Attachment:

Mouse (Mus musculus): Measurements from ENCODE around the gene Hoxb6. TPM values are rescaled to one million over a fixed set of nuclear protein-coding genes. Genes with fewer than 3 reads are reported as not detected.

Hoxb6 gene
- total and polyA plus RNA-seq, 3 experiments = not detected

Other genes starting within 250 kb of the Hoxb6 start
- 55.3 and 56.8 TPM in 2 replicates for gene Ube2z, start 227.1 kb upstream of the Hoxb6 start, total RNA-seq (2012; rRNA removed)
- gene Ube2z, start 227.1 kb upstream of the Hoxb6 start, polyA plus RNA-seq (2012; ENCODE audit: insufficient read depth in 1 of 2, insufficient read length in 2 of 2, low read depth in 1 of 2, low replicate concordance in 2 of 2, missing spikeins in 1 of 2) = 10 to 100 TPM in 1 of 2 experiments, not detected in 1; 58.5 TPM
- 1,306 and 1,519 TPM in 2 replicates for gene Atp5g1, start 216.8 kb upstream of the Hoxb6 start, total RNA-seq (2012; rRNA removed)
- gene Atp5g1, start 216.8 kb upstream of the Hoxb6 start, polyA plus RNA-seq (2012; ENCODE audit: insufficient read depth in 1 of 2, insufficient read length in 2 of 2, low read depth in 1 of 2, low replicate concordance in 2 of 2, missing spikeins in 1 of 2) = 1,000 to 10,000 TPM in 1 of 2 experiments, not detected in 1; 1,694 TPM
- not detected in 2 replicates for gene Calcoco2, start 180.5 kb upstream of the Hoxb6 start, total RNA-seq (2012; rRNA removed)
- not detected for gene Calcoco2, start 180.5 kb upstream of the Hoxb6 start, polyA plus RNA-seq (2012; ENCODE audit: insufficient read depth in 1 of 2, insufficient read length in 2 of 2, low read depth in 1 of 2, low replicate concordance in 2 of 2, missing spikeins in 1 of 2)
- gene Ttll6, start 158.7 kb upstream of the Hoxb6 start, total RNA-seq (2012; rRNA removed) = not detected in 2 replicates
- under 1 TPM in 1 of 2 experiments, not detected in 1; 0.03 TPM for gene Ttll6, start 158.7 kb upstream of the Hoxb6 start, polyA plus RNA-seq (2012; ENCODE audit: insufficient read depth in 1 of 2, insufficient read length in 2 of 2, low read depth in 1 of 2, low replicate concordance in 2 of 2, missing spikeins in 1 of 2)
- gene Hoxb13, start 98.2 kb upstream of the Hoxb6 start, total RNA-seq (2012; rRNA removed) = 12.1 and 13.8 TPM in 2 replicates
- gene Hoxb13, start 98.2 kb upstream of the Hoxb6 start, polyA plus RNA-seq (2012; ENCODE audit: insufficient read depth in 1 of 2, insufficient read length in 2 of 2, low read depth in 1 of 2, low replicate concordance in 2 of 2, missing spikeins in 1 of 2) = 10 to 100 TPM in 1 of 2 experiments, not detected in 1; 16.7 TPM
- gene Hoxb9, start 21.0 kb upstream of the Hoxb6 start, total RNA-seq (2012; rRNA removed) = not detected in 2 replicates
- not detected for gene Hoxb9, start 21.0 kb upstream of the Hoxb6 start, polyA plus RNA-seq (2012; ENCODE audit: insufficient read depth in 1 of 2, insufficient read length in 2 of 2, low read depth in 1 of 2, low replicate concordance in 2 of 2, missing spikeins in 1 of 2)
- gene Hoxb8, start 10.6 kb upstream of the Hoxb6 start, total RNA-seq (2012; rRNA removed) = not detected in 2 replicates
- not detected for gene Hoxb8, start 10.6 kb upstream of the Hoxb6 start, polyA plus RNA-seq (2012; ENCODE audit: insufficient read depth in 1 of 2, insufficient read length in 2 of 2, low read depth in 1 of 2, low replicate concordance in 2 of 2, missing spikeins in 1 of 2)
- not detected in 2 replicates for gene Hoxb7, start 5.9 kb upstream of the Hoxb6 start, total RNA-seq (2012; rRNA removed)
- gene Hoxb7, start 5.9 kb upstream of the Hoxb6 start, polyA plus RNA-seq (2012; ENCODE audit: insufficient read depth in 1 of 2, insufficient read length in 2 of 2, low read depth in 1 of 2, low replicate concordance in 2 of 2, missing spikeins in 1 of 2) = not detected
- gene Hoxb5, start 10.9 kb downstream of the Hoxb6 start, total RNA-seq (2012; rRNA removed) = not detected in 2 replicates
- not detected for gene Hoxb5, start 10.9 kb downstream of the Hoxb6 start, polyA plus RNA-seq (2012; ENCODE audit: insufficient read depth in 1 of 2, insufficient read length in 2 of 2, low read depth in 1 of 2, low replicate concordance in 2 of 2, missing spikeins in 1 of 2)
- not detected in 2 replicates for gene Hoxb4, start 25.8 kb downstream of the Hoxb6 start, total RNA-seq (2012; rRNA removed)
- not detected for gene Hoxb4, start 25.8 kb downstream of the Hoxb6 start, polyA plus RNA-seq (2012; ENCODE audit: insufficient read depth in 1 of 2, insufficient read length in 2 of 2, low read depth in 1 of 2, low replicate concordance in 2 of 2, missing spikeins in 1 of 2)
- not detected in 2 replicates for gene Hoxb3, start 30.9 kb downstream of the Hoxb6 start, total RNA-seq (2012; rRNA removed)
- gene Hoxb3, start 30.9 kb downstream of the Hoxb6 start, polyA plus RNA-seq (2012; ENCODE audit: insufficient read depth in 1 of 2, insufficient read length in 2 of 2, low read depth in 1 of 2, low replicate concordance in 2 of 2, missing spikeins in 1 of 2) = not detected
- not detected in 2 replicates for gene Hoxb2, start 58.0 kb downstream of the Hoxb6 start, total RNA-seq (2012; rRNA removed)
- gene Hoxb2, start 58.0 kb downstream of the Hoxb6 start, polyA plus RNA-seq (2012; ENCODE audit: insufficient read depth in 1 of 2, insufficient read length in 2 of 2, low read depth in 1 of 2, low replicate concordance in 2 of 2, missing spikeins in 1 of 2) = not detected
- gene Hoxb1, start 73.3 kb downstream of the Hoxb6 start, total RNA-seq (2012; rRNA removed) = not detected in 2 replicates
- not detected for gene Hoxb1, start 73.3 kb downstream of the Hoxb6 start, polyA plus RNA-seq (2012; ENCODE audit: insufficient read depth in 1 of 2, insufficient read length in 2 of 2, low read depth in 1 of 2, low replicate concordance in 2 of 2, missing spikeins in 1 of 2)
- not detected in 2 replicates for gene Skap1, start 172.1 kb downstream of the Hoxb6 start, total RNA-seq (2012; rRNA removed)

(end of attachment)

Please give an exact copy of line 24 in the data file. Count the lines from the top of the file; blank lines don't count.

- not detected for gene Hoxb4, start 25.8 kb downstream of the Hoxb6 start, polyA plus RNA-seq (2012; ENCODE audit: insufficient read depth in 1 of 2, insufficient read length in 2 of 2, low read depth in 1 of 2, low replicate concordance in 2 of 2, missing spikeins in 1 of 2)